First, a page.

The process of purchasing or selling a property includes a multitude of contract, disclosures and inspections. It is vital that these documents are complete and understood, as they can affect the value and desireability of the property. It is important that you ask your Realtor if there is any part of these contracts and disclosures that you do not understand. The following is a list of the most commonly used disclosures and a brief summary of their purpose. These are taken from the California Association of Realtors handbooks.
- The Disclosure Regarding Real Estate Agency Relationships aids you in understanding the type of agency relationship or representation you wish to have with the agent in the transaction: “Seller’s Agent”, “Buyer’s Agent” or “Agent Representing Both Seller and Buyer”.
- The Transfer Disclosure Statement (your agent will probably refer to it as the “TDS”) is, as the California Association of Realtors describes it, the “granddaddy of them all”. It contains two sections. The first is the seller’s section and is essentially a questionnaire of what the seller knows about the property including amenities, any significant defects and other items of interest. The second section is the responsibility of the agents involved. Their duty is to do a diligent visual inspection of the property and note all facts that would materially affect the value or desireability of the property.
- The Natural Hazards Disclosure Report identifys residential geographical zones susceptible to natural hazards, such as the Special Flood Hazard Areas, Dam Inundation Zones, Very high Fire Hazard Severity Zones, Wildland Fire Areas and Earthquake Fault Zones. Brokers quite often have these reports done by a third party and may include other zones such as Military Ordnance Locations, Industrial Use Zoning, Meth Lab Activity and Registered Sex Offenders.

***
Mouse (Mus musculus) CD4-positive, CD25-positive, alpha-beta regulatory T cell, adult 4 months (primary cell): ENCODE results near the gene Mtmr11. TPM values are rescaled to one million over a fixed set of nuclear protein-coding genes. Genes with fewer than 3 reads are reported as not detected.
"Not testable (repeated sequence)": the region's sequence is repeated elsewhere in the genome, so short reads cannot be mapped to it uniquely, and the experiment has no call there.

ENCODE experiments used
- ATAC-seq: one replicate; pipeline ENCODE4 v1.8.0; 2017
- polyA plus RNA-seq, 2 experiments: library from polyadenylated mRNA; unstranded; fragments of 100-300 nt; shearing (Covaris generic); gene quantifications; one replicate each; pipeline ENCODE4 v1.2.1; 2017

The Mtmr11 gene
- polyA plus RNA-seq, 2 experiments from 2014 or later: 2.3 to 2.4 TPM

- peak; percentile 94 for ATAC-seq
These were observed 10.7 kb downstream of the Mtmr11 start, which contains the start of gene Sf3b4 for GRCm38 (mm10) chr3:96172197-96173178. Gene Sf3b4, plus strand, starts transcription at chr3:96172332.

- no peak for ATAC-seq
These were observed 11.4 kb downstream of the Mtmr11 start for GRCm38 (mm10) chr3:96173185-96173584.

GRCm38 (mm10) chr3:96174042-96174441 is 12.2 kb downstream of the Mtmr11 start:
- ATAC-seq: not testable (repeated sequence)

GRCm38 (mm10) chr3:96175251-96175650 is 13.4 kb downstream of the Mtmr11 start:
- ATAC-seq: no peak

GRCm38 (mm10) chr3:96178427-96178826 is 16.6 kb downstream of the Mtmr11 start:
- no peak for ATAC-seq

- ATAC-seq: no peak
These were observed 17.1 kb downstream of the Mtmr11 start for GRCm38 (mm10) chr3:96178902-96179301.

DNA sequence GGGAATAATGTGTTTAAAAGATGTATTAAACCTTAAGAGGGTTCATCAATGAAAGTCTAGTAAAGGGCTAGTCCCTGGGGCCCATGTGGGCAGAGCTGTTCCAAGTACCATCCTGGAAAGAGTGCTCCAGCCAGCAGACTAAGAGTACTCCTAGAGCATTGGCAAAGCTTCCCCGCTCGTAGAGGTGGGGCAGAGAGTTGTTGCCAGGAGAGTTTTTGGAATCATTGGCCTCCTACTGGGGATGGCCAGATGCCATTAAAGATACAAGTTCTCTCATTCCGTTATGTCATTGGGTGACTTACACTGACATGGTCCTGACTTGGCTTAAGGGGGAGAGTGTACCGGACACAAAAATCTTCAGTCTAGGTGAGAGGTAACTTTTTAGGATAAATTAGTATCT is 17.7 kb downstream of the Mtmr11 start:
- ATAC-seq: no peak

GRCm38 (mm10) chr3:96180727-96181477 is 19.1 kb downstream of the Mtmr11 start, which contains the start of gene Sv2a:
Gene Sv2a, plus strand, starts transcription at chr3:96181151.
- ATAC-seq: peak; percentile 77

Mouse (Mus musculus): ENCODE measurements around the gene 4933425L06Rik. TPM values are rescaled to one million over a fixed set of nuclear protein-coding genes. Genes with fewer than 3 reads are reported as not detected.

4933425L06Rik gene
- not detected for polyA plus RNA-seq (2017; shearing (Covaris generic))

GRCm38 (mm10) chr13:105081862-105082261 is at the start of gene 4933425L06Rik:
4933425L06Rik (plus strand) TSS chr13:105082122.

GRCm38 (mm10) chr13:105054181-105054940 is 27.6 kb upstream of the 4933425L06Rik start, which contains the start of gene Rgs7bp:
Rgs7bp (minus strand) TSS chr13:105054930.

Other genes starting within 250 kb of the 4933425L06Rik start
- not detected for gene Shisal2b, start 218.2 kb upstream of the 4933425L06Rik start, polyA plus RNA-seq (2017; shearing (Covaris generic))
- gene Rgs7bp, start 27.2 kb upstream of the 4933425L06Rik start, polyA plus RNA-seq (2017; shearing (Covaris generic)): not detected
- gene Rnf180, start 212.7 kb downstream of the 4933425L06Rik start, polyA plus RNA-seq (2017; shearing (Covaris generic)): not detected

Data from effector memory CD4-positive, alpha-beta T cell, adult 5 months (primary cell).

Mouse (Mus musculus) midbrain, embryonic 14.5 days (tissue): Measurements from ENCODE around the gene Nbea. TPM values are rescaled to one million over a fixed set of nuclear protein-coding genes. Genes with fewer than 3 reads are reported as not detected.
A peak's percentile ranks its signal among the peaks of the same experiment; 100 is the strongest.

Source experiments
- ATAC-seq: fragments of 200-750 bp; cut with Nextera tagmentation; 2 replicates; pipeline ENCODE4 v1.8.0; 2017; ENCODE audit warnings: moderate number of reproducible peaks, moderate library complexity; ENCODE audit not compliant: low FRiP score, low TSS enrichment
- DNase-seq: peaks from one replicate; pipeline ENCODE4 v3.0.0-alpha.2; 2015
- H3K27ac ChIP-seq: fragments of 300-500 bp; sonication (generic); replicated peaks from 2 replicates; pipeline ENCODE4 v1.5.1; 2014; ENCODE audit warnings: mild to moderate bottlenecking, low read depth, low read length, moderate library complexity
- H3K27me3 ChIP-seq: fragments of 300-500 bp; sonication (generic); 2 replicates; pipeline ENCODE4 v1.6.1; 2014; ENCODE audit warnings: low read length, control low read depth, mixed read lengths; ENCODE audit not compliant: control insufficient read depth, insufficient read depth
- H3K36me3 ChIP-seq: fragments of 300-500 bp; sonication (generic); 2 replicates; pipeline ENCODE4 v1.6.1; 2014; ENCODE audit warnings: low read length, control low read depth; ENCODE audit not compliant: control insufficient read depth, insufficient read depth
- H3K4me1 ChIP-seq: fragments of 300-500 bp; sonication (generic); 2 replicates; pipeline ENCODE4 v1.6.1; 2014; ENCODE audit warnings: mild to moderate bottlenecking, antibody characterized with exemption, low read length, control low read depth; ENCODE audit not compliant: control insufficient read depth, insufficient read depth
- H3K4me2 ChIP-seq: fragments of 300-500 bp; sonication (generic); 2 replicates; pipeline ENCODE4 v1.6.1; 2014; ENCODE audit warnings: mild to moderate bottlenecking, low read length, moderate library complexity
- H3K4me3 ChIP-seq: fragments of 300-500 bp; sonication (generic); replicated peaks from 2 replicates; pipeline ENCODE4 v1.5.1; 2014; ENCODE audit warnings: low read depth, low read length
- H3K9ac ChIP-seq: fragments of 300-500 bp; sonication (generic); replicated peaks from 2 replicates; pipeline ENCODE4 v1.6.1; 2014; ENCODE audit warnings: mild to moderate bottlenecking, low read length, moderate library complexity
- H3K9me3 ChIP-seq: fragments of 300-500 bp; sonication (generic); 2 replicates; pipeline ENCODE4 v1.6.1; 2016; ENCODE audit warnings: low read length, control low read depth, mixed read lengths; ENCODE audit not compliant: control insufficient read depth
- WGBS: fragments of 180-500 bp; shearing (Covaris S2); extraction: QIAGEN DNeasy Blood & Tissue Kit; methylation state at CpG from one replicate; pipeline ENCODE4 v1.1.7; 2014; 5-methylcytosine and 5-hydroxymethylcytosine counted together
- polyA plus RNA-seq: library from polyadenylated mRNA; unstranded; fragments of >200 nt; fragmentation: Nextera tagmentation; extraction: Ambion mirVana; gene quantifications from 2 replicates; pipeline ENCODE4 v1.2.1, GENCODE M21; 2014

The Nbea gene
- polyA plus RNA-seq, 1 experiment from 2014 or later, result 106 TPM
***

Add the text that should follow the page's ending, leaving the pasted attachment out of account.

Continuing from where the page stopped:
- The Mello-Roos Taxes and 19154 Bond Act Assessments requires a seller to disclose to a prospective buyer that hte property is located in a Mello-Roos district or subject to a 1915 Bond Act assessment.
- Supplemental Property Tax Bills are incurred as a result of the difference in the value given the property before escrow and after escrow. When paying prorated property taxes in escrow, the taxes are based on what the present owners property value was when they purchased it. The new owners property taxes will be based on what they paid for the property. As a result, the new owners will receive a supplemental tax bill for the difference in what they paid in escrow and the new value.
- The Residential Environmental Hazards Booklet provides information on environmental hazards that may affect a property. These hazards are asbestos, formaldehyde, hazardous waste, household hazardous waste, lead, mold and radon.
- The Lead-Based Paint Hazards disclosure applies to properties built before 1978. In this disclosure, the sellers disclose if they have had the house tested for lead-based paint and if it does or does not have lead based paint. The agents also sign this acknowledging that they have informed their clients as to their obligation in completing this form.
- The Homeowner’s Guide to Earthquake Safety provides general information about earthquakes and specific information about how to find and fix earthquake-related weaknesses in real property.
- Water Heater and Smoke Detector Statement of Compliance applies to tasks that must be completed prior to close of escrow. An operable smoke detector must be installed in every single family dwelling and water heaters must be strapped.